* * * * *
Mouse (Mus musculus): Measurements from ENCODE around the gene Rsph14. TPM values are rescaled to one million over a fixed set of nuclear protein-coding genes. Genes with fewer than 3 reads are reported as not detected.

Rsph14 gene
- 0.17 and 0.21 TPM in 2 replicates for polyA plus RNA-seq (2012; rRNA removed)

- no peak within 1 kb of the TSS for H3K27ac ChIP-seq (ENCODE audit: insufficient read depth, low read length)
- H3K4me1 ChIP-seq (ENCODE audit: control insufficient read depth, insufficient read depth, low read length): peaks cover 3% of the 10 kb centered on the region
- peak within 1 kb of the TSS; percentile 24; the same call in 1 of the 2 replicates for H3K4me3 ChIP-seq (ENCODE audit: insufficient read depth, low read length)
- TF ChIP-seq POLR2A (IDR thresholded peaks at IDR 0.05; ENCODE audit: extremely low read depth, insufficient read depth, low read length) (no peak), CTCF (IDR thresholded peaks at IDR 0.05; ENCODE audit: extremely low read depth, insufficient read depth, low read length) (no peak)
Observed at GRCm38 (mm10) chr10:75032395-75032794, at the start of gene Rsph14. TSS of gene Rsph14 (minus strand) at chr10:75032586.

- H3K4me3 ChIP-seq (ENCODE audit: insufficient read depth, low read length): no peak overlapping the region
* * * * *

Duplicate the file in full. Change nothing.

Mouse (Mus musculus): Measurements from ENCODE around the gene Rsph14. TPM values are rescaled to one million over a fixed set of nuclear protein-coding genes. Genes with fewer than 3 reads are reported as not detected.

Rsph14 gene
- 0.17 and 0.21 TPM in 2 replicates for polyA plus RNA-seq (2012; rRNA removed)

- no peak within 1 kb of the TSS for H3K27ac ChIP-seq (ENCODE audit: insufficient read depth, low read length)
- H3K4me1 ChIP-seq (ENCODE audit: control insufficient read depth, insufficient read depth, low read length): peaks cover 3% of the 10 kb centered on the region
- peak within 1 kb of the TSS; percentile 24; the same call in 1 of the 2 replicates for H3K4me3 ChIP-seq (ENCODE audit: insufficient read depth, low read length)
- TF ChIP-seq POLR2A (IDR thresholded peaks at IDR 0.05; ENCODE audit: extremely low read depth, insufficient read depth, low read length) (no peak), CTCF (IDR thresholded peaks at IDR 0.05; ENCODE audit: extremely low read depth, insufficient read depth, low read length) (no peak)
Observed at GRCm38 (mm10) chr10:75032395-75032794, at the start of gene Rsph14. TSS of gene Rsph14 (minus strand) at chr10:75032586.

- H3K4me3 ChIP-seq (ENCODE audit: insufficient read depth, low read length): no peak overlapping the region